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On October 20, Eric Yao, Head of EpiK China, and Leo, Co-Founder & CTO of EpiK, visited Deep Chain Online Salon, and discussed “How EpiK saved the miners eliminated by Filecoin by launching E2P storage model”. ‘?” The following is a transcript of the sharing.
Eric: Hello, everyone, I’m Eric, graduated from School of Information Science, Tsinghua University. My Master’s research was on data storage and big data computing, and I published a number of industry top conference papers.
Since 2013, I have invested in Bitcoin, Ethereum, Ripple, Dogcoin, EOS and other well-known blockchain projects, and have been settling in the chain circle as an early technology-based investor and industry observer with 2 years of blockchain experience. I am also a blockchain community initiator and technology evangelist
Leo: Hi, I’m Leo, I’m the CTO of EpiK. Before I got involved in founding EpiK, I spent 3 to 4 years working on blockchain, public chain, wallets, browsers, decentralized exchanges, task distribution platforms, smart contracts, etc., and I’ve made some great products. EpiK is an answer to the question we’ve been asking for years about how blockchain should be landed, and we hope that EpiK is fortunate enough to be an answer for you as well.
Q & A
Deep Chain Finance:
First of all, let me ask Eric, on October 15, Filecoin’s main website launched, which aroused everyone’s attention, but at the same time, the calls for fork within Filecoin never stopped. The EpiK protocol is one of them. What I want to know is, what kind of project is EpiK Protocol? For what reason did you choose to fork in the first place? What are the differences between the forked project and Filecoin itself?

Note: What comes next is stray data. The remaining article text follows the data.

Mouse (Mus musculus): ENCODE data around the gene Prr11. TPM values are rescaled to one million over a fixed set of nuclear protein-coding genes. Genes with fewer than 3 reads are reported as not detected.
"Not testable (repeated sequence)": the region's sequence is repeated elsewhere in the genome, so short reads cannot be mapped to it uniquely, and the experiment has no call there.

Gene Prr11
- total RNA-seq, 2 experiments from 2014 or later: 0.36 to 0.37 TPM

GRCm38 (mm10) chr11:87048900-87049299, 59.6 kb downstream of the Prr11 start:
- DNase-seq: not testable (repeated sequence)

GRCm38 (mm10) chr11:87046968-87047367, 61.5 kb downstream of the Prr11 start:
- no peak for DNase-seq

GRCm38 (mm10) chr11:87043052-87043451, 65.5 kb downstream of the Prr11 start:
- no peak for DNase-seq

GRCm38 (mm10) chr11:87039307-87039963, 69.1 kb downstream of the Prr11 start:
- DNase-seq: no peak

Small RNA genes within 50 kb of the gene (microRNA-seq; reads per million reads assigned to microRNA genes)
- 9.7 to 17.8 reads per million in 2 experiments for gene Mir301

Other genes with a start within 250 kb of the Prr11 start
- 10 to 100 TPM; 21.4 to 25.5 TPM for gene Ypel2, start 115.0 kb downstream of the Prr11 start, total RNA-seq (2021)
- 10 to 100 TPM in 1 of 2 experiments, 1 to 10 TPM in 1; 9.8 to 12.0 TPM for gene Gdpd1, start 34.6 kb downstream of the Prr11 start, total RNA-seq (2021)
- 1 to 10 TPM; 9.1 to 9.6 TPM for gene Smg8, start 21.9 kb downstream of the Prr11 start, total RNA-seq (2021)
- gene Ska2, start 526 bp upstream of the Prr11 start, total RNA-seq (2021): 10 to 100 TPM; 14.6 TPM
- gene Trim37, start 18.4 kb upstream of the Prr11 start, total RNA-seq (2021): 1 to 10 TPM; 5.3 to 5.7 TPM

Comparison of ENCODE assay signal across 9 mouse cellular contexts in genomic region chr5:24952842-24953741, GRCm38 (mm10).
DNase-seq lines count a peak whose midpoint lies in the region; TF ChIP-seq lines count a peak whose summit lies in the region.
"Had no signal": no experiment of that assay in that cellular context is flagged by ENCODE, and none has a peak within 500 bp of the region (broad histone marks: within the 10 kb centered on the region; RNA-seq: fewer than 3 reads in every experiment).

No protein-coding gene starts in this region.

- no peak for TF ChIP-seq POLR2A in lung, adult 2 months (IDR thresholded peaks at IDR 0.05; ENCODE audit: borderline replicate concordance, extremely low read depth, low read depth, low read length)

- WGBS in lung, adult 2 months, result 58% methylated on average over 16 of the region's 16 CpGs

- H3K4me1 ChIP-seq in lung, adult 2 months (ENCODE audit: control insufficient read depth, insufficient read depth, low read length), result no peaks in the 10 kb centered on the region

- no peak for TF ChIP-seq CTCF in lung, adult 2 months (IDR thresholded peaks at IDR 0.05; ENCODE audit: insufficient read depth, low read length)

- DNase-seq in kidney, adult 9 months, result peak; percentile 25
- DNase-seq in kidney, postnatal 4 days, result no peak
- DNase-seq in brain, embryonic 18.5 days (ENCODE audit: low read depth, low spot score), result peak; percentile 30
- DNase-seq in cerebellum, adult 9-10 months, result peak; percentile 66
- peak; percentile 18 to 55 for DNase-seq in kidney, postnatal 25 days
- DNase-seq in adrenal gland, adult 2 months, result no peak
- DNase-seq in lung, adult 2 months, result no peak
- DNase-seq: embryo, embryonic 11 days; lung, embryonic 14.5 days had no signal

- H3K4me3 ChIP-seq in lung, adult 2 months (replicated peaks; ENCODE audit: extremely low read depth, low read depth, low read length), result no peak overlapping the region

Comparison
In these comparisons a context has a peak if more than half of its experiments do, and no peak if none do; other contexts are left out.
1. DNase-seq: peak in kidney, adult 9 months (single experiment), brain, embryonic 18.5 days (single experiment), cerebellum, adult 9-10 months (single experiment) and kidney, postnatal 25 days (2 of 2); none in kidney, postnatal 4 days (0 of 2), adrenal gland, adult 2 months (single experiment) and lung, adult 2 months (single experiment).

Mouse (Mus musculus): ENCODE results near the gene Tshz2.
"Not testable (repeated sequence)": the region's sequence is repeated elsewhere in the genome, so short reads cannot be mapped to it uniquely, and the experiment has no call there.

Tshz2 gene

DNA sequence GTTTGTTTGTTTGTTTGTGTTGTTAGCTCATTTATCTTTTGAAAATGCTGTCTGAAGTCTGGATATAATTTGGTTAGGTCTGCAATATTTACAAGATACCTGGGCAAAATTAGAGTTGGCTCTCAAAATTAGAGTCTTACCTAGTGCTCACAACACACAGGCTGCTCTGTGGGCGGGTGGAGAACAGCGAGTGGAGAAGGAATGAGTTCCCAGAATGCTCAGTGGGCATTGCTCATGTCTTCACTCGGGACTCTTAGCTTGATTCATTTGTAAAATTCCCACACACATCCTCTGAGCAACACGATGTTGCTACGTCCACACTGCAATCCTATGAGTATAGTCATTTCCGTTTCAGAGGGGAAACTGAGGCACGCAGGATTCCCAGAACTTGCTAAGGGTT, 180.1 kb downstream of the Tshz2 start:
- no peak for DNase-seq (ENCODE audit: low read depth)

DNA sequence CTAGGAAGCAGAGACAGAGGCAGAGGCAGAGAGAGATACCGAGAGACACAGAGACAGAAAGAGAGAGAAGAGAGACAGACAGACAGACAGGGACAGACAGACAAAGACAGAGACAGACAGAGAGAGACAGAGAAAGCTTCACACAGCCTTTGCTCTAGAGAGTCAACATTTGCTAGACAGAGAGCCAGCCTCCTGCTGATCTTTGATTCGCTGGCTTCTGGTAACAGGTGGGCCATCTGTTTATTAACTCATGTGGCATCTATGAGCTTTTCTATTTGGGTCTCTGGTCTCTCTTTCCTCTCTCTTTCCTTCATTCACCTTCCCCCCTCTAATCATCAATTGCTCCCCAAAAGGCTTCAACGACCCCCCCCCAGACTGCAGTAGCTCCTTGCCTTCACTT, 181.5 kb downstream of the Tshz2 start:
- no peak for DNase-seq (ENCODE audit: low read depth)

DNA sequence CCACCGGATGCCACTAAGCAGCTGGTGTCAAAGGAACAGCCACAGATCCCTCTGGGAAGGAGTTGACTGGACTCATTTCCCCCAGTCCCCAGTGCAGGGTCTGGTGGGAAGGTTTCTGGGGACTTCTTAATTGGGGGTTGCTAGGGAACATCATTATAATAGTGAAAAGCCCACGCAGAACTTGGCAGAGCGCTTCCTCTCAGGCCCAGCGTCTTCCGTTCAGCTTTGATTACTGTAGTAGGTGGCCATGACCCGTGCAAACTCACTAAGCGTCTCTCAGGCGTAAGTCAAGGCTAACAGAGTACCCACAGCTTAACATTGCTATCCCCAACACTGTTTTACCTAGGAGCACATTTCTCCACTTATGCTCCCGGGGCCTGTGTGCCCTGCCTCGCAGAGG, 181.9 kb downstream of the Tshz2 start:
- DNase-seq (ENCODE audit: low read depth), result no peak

First of all, let me answer the first question, what kind of project is EpiK Protocol.
With the Fourth Industrial Revolution already upon us, comprehensive intelligence is one of the core goals of this stage, and the key to comprehensive intelligence is how to make machines understand what humans know and learn new knowledge based on what they already know. And the knowledge graph scale is a key step towards full intelligence.
In order to solve the many challenges of building large-scale knowledge graphs, the EpiK Protocol was born. EpiK Protocol is a decentralized, hyper-scale knowledge graph that organizes and incentivizes knowledge through decentralized storage technology, decentralized autonomous organizations, and generalized economic models. Members of the global community will expand the horizons of artificial intelligence into a smarter future by organizing all areas of human knowledge into a knowledge map that will be shared and continuously updated for the eternal knowledge vault of humanity
And then, for what reason was the fork chosen in the first place?
EpiK’s project founders are all senior blockchain industry practitioners and have been closely following the industry development and application scenarios, among which decentralized storage is a very fresh application scenario.
However, in the development process of Filecoin, the team found that due to some design mechanisms and historical reasons, the team found that Filecoin had some deviations from the original intention of the project at that time, such as the overly harsh penalty mechanism triggered by the threat to weaken security, and the emergence of the computing power competition leading to the emergence of computing power monopoly by large miners, thus monopolizing the packaging rights, which can be brushed with computing power by uploading useless data themselves.
The emergence of these problems will cause the data environment on Filecoin to get worse and worse, which will lead to the lack of real value of the data in the chain, high data redundancy, and the difficulty of commercializing the project to land.
After paying attention to the above problems, the project owner proposes to introduce multi-party roles and a decentralized collaboration platform DAO to ensure the high value of the data on the chain through a reasonable economic model and incentive mechanism, and store the high-value data: knowledge graph on the blockchain through decentralized storage, so that the lack of value of the data on the chain and the monopoly of large miners’ computing power can be solved to a large extent.